The rural community of Claudeville, Virginia is benefiting from an experimental first — a broadband network that makes use of wireless spectrum freed up by the conversion to digital TV
Working under an “experimental license” issued by the FCC, Spectrum Bridge designed and has installed a wireless broadband network that makes use of so-called “TV white spaces” to provide broadband Internet connections across the hilly, forested rural community of Claudeville. Project partners Dell, Microsoft and the TDF Foundation pitched in by donating equipment and software applications to the local school and the town’s new computer center, according to a news release.
The experimental network is providing a ‘middle mile’ link between the Internet and WiFi hot spot networks deployed in Claudville’s business area as well as the school. “Our students and teachers did not have access to computers or broadband connectivity until now,” according to Jerry Whitlow, an administrator at the Trinity Christian School. According to Spectrum Bridge, the “same network is also providing last mile broadband connectivity directly to end users.”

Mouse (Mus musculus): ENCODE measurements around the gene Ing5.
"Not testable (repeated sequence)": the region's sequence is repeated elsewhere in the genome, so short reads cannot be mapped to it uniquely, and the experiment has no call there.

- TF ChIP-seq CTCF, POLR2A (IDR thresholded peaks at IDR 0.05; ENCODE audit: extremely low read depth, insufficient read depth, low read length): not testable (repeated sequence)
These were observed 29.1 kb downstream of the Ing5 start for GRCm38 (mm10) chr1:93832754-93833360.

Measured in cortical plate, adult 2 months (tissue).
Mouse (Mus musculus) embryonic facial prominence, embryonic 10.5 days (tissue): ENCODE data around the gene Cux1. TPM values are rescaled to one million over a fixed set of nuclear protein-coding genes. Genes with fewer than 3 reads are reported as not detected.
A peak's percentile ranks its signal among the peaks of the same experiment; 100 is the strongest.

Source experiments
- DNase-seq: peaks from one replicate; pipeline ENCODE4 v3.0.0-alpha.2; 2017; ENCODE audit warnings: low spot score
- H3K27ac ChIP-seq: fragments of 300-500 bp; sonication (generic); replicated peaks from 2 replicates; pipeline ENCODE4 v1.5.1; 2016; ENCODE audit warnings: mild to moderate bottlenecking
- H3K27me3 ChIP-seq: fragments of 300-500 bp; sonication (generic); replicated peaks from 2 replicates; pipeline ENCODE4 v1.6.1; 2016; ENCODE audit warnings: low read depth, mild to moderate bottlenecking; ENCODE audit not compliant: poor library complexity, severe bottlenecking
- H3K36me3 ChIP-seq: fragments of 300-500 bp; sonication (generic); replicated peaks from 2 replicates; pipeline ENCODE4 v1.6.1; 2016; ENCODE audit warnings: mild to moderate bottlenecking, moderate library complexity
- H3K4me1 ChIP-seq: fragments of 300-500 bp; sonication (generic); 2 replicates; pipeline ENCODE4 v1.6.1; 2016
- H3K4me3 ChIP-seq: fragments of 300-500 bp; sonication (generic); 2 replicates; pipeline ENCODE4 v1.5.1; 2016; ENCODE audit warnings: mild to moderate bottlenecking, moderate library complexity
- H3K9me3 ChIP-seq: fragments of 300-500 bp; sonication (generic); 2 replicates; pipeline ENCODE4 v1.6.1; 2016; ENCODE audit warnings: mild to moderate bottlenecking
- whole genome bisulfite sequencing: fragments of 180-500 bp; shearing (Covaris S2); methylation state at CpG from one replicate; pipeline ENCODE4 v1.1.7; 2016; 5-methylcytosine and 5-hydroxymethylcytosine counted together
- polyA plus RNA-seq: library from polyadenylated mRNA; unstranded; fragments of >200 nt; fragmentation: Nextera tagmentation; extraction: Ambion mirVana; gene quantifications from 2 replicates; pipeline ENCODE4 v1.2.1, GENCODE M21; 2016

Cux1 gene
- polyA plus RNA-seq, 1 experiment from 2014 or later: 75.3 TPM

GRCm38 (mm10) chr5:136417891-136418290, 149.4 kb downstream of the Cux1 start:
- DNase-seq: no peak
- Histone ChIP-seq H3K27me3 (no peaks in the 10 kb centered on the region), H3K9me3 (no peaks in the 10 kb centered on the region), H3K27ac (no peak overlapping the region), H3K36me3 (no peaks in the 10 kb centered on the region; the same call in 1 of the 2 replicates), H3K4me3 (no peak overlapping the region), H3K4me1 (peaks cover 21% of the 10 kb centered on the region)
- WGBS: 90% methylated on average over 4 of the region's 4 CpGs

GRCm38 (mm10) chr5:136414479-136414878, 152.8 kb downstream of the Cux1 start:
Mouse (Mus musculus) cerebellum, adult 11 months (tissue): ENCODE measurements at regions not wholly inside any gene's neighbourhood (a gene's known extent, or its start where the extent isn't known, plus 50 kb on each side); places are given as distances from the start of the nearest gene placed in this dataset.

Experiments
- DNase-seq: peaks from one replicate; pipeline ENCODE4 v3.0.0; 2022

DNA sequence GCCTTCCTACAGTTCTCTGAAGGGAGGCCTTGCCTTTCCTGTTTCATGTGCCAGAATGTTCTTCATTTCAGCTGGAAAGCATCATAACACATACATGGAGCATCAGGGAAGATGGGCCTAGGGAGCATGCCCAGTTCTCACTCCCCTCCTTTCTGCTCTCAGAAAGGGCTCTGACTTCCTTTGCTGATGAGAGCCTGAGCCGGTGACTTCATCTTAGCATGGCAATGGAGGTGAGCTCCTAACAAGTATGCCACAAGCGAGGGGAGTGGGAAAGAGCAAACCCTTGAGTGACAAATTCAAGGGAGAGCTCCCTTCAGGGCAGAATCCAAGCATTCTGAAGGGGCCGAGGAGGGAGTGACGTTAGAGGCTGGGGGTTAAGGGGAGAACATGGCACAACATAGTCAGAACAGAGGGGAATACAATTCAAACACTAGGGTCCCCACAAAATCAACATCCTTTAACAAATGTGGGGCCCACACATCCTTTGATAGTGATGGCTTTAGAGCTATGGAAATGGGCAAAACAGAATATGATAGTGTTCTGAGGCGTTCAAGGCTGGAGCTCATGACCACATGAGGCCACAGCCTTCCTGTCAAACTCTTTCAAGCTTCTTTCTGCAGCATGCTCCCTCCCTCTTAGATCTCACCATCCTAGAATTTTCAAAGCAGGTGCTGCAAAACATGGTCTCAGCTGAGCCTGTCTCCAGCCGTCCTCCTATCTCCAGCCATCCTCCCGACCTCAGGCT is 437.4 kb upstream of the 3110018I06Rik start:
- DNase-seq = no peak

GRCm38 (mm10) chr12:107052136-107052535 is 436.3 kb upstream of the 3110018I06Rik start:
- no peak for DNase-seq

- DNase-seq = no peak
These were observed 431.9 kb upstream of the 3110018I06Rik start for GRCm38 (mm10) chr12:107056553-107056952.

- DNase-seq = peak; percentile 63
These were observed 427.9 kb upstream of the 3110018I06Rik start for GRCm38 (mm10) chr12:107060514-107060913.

Proponents see similar opportunities in rural communities across the U.S. “Due to its availability and range, TV white spaces have proved to be a very cost-effective way to distribute high-speed Internet in this heavily forested and hilly rural community,” Spectrum Bridge CEO Peter Stanforth stated.
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